Report: States need to improve opportunities for older foster youth | Friday Morning Coffee
Twenty-eight percent of Pennsylvania’s foster care population was aged 14 and older in 2021, down from 46% in 2006
A new report offers recommendations for improving foster care programs and opportunities for young adult (Stock.adobe.com photo by Fizkes).
The hope of permanent families, supportive adult connections, stable housing, and post-secondary education remain out of reach for too many young people in foster care.
That’s the bottom line of a new report by the Annie E. Casey Foundation taking stock of the foster care experiences of teenagers and young adults in all 50 states, Washington D.C, and Puerto Rico, and how child welfare systems support them as they move into adulthood.
As our sibling site Maryland Matters reports, the new data also note that some states have provided financial assistance for foster children and parents, but the foundation said more investments are needed toward job training, post-secondary education and stable housing.
The report looked at issues ranging from health insurance coverage, employment and educational achievement for those in foster care between the ages of 14 and 21. The document also includes recommendations for federal and state policymakers to improve the foster care system.
The state data profiles included in the report traced the experiences “of young people ages 14 to 21 (‘transition-age’ youth) who were in foster care between 2006 and 2021, including those who exited without being placed with a permanent family,” the report’s authors wrote.Nationwide, neglect was the top reason why teenagers and young adults enter foster care, according to the report.
In Pennsylvania, 6% of placements were due to neglect in 2006, compared to 29% nationwide. By 2021, that figure had risen to 14%, compared to 48% nationwide. Slightly more than half (53%) of all placements in 2021 were due to behaviorial problems, while 12% were attributable to instances of abuse the data showed.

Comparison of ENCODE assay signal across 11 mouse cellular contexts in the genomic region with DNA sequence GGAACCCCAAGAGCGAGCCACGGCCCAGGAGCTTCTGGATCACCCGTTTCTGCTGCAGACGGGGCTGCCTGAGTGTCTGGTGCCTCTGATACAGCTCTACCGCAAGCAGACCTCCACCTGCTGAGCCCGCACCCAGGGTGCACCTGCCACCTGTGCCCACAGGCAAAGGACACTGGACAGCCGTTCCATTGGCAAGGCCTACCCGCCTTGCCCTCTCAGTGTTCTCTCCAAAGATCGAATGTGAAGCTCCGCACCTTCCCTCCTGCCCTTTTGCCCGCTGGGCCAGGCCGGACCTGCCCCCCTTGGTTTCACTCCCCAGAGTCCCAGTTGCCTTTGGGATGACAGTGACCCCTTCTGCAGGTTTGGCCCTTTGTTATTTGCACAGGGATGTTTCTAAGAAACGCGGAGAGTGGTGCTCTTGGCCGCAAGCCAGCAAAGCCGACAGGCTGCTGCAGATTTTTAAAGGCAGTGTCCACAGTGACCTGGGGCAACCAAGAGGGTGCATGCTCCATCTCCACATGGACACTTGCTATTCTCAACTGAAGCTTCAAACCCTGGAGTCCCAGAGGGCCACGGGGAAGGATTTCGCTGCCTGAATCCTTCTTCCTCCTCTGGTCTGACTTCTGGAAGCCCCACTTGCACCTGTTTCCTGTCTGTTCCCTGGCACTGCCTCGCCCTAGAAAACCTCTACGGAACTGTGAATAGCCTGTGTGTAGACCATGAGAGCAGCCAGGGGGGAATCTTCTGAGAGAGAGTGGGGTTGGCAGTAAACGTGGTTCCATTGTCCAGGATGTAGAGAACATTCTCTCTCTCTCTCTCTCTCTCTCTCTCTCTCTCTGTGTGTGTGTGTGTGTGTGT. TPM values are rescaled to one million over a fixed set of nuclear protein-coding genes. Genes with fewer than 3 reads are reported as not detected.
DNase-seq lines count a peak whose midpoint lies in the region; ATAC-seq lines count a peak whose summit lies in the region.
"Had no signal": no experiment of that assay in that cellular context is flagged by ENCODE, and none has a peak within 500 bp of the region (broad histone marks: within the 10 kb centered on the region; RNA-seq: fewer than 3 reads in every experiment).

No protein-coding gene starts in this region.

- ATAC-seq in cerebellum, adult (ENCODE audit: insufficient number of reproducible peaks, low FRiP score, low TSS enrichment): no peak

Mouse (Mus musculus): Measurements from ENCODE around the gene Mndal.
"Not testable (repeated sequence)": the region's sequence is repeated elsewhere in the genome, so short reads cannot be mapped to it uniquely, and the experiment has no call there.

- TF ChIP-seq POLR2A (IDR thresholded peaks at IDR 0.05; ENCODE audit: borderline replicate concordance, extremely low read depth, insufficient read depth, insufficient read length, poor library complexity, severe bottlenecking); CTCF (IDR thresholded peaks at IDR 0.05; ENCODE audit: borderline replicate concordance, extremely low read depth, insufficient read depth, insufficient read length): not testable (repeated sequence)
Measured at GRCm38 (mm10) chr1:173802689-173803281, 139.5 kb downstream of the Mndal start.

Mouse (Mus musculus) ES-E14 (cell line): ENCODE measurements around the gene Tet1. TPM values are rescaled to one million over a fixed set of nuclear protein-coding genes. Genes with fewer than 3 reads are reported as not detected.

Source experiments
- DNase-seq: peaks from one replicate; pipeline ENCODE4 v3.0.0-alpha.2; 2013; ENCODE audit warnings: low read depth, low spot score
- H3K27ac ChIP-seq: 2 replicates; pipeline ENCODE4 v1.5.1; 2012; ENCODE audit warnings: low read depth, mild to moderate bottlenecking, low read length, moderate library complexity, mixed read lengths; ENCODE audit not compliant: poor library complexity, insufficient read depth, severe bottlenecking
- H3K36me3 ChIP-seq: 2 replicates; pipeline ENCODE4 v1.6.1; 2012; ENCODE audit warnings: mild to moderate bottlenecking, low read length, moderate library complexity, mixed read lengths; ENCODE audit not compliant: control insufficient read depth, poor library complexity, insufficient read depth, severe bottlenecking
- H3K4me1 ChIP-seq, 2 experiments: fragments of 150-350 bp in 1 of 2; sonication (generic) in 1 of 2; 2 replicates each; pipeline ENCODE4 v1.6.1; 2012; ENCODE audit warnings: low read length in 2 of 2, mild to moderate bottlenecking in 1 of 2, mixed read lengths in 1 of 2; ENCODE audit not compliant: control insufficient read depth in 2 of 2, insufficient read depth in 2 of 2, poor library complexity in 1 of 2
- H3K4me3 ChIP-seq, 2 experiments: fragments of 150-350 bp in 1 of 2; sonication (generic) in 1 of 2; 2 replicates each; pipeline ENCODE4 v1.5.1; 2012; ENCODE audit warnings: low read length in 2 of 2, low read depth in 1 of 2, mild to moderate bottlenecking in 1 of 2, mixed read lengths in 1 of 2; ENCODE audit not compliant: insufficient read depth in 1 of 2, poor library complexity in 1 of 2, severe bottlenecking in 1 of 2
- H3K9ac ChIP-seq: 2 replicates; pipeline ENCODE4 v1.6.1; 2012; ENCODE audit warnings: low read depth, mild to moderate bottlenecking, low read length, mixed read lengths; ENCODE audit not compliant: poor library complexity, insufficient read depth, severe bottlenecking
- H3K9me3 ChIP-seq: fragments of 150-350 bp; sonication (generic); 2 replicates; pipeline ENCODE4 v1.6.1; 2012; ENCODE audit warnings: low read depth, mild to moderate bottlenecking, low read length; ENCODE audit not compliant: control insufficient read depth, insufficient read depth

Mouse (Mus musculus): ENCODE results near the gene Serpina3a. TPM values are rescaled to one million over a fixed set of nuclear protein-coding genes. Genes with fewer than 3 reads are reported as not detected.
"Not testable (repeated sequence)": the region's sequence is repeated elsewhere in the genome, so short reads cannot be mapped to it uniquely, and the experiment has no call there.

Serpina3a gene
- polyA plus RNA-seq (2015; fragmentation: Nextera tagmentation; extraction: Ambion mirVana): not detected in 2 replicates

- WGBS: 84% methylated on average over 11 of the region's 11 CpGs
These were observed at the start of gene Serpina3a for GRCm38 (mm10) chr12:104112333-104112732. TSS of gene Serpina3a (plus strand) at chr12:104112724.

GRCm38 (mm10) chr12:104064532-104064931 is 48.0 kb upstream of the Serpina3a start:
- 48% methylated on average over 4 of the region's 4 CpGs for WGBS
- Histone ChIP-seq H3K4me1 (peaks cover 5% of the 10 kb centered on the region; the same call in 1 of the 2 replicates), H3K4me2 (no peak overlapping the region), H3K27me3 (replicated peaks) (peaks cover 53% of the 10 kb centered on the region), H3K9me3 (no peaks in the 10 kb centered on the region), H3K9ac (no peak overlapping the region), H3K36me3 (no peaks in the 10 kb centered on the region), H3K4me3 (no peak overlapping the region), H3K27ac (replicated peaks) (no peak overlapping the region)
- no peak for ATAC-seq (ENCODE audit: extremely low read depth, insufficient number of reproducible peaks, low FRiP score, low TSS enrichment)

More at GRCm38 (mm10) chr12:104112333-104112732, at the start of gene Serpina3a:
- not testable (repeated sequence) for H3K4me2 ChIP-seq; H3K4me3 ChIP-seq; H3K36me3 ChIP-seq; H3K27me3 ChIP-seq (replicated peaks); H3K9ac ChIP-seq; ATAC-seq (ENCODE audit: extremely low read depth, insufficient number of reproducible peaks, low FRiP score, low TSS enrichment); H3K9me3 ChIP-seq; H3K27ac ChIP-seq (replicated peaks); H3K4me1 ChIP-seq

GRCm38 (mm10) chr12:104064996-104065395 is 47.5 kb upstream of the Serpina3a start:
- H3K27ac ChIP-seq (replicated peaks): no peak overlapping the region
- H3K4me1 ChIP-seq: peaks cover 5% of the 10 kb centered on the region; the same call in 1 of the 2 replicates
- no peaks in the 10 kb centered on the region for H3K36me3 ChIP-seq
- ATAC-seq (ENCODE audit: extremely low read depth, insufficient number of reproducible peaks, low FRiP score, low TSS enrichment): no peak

Some other top-line conclusions from the new report:
- “For young people ages 14–21 entering foster care, cases reported as ‘neglect’ increased from 29% in 2006 to 48% in 2021. Neglect — not child behavioral problems or abuse — is the reason cited most frequently when older youth enter foster care,
- “Nationally, child welfare systems find families for fewer than half of teenagers and young adults in foster care — and proportionately for fewer today than in 2016,
- “More states offer extended foster care and assistance for young people beyond age 18 than did in 2018, but enrollment is low. States also inconsistently document participation, which can complicate efforts to ensure that these young people receive services for which they are eligible,” and
- “Although the size of the foster care population is significantly smaller today than in the past, and fewer young people are placed in institutional settings, children of color remain overrepresented,
- “Too few transition-age teenagers and young adults receive the federally funded services intended to prepare them to thrive when they leave foster care. Fewer than half (47%) of transition-age young people received one or more of the services during all the years they were eligible between 2013 and 2021; less than one quarter (23%) were served in 2021,” the report’s authors noted.
“It’s clear from the data that states can do more to ensure that young people in foster care have permanent families and receive the services they need to thrive as they transition into adulthood,” Leslie Gross, the director of the Annie E. Casey Foundation’s Family Well-Being Strategy Group, noted in a summary of the data.
To address these challenges, the report recommends that policymakers:
- “Address the rise in foster care cases attributed to neglect by examining the role of underlying issues of poverty and focusing on strengthening families and communities to reduce the need for child removals,
- “Better equip and staff child welfare agencies to promote permanence and prioritize kinship arrangements for older youth,
- “Improve extended foster care and delivery of transition services so young people receive what they need to thrive in adulthood, including stable housing, postsecondary education and employment,” and
- “Improve child welfare agencies’ capacity and ability to collect, report and strategically use foster care data,” the report’s authors wrote.
“To achieve better outcomes, all decision makers who are designing solutions must authentically partner with young people who have foster care experience,” Gross said.
Our stories may be republished online or in print under Creative Commons license CC BY-NC-ND 4.0. We ask that you edit only for style or to shorten, provide proper attribution and link to our web site. Please see our republishing guidelines for use of photos and graphics.